Exams Page 12


A2: Elementary

There are fewer pauses at this stage as well as fewer grammatical errors compared to A1. Mistakes are frequent though. At this stage learners are able to communicate and exchange information and ideas on topics such as family, jobs and hobbies. They can also use simple grammatical structures to talk about their routines and their background.

Independent User
B1: Intermediate
This is when a learner is able to put together simple ideas and form rather difficult structures using connectors. They are also able to talk about a wider range of topics. Still most of these topics are those which the learner is familiar with or interested in. Pauses made at this stage are common because the learner is looking for an expression or wants to correct a mistake which they have made.
B2: Upper Intermediate
Successfully completing this level means a learner can talk about a wide range of topics without much difficulty. Learners are able to express and exchange ideas fluently and with detailed descriptions. Although errors may occur, they will not lead to misunderstanding.

Proficient User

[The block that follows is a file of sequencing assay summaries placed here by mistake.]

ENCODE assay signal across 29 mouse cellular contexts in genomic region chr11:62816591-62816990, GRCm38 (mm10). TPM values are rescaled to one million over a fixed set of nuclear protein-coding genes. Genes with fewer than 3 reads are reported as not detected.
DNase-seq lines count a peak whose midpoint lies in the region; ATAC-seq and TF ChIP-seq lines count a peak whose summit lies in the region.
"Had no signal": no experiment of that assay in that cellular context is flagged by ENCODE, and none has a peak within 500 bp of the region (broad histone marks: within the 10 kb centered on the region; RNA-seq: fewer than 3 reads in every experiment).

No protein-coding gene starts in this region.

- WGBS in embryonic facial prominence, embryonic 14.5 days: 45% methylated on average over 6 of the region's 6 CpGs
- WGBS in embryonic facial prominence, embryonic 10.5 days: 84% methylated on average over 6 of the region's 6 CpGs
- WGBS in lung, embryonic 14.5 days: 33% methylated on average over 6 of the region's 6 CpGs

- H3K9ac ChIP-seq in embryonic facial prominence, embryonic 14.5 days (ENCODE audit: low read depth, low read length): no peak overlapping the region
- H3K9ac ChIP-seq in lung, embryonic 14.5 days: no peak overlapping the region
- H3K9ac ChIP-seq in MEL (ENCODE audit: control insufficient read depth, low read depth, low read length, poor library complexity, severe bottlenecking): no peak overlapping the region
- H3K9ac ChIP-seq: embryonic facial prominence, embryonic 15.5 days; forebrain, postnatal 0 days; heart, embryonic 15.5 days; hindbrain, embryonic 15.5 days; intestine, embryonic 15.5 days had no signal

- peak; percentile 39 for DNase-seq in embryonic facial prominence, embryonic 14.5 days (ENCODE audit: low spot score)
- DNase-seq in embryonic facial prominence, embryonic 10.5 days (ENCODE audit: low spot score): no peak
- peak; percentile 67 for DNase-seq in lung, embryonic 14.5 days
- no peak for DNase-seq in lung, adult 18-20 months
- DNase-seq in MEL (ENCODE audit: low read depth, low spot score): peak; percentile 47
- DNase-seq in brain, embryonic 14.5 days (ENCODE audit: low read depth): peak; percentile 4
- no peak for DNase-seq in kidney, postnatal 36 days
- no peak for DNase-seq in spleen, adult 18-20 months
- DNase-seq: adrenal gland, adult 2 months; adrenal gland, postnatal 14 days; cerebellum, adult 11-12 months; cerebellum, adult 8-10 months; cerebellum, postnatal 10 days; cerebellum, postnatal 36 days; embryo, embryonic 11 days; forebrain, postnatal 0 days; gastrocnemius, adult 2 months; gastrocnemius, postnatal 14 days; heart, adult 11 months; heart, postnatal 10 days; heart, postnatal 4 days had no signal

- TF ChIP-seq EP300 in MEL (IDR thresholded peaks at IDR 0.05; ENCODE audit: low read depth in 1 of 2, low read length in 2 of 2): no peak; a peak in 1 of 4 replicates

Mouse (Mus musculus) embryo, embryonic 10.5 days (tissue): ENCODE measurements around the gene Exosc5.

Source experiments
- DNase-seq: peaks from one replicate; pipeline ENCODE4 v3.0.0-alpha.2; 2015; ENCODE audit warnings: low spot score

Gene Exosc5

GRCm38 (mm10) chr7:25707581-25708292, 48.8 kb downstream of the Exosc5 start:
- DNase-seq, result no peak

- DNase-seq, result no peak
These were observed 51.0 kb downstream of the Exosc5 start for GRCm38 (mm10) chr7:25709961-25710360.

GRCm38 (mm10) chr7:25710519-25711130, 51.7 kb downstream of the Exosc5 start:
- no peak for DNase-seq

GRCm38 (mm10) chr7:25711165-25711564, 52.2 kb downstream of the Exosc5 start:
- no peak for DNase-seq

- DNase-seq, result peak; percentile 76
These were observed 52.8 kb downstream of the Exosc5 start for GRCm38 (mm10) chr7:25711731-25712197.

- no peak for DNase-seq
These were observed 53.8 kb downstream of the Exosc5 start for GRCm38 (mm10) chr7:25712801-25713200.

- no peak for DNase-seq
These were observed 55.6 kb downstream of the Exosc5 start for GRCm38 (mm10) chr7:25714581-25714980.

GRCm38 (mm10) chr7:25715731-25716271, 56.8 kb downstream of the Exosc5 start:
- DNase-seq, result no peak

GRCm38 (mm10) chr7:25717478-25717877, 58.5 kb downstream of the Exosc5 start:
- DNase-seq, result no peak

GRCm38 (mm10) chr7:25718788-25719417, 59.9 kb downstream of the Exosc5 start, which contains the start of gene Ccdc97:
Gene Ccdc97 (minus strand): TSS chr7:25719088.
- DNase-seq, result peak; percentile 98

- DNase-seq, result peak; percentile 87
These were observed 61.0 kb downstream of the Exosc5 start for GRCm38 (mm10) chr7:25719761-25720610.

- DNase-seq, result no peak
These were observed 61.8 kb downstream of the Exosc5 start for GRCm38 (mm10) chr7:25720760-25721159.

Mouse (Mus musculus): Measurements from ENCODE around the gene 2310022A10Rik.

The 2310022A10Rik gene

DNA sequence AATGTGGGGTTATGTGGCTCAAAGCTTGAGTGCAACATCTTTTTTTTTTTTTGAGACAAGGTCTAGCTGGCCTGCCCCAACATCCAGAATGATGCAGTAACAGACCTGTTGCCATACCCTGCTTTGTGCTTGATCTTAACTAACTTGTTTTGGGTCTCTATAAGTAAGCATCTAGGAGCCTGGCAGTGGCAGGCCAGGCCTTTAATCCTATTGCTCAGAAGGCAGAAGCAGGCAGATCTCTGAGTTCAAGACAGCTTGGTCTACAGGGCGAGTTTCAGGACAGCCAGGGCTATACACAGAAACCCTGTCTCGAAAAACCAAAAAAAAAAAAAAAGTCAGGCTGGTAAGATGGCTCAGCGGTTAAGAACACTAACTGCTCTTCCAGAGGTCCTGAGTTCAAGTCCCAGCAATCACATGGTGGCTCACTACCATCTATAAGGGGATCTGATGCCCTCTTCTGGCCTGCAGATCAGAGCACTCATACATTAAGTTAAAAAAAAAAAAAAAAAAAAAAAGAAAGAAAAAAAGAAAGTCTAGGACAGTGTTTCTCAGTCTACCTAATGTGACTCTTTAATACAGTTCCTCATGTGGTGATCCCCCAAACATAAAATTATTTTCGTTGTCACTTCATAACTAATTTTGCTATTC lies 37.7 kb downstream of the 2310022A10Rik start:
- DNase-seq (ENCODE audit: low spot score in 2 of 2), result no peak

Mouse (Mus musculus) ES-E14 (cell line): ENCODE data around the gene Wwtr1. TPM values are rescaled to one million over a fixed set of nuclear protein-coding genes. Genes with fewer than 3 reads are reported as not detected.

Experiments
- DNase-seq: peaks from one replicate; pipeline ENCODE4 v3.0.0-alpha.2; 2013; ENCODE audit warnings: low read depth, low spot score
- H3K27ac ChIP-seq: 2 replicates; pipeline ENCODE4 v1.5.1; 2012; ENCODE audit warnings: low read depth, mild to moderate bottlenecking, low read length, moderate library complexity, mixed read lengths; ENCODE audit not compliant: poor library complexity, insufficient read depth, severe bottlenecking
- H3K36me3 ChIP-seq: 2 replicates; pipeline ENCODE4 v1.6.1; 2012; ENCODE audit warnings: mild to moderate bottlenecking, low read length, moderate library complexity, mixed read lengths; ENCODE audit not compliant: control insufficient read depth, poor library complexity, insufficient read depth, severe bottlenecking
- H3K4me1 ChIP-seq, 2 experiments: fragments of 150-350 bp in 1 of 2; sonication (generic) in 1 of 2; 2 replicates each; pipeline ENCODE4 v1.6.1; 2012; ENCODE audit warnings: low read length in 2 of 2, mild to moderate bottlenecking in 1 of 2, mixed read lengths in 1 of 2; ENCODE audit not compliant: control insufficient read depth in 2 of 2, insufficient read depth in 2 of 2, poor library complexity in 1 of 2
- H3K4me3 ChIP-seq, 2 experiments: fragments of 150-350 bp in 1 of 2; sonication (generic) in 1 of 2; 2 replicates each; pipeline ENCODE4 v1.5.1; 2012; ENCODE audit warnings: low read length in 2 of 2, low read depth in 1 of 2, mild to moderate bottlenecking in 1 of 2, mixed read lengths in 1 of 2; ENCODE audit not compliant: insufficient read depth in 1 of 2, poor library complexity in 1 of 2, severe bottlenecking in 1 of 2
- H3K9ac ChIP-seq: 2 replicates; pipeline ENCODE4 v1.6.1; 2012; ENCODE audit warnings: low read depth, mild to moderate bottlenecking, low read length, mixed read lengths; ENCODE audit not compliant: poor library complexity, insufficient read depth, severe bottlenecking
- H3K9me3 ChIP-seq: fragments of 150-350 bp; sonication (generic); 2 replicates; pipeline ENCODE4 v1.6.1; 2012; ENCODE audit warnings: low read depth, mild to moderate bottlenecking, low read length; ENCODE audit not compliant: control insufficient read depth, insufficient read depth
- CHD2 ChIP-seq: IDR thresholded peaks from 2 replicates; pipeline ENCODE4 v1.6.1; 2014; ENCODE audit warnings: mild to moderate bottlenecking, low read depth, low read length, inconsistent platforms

C1: Advanced
Learners at this stage are able to communicate fluently and rather effortlessly about complicated topics. Their use of language is complicated and their sentences are well-structured. They can engage in different discussions without prior planning and thinking. Their conversations are packed with details. Errors at this stage are very rare to find.
C2: Proficient
This is where the learner is able to produce complex structures with ease. They are also able to communicate about virtually anything without any effort or strain. They can deal with texts and situations in the language that are academically or cognitively challenging as well. In some areas a learner at this stage can be even more advanced than an average native speaker. Now that we have a quite clear description of each of these levels, it is essential to find out where we are and where we want to be at the end of our learning process. There are many different exams offered in many languages that have been designed to determine the level of proficiency of learners in different languages. For example a 9 in the IELTS exam means that the test taker is at CEFR’s C2 level of proficiency, or obtaining a Cambridge ESOL’s FCE means that the learner is at CEFR’s Upper-intermediate level of proficiency. So next time you are preparing for an exam, refer to this scaling to get a better understanding of your knowledge. Good luck!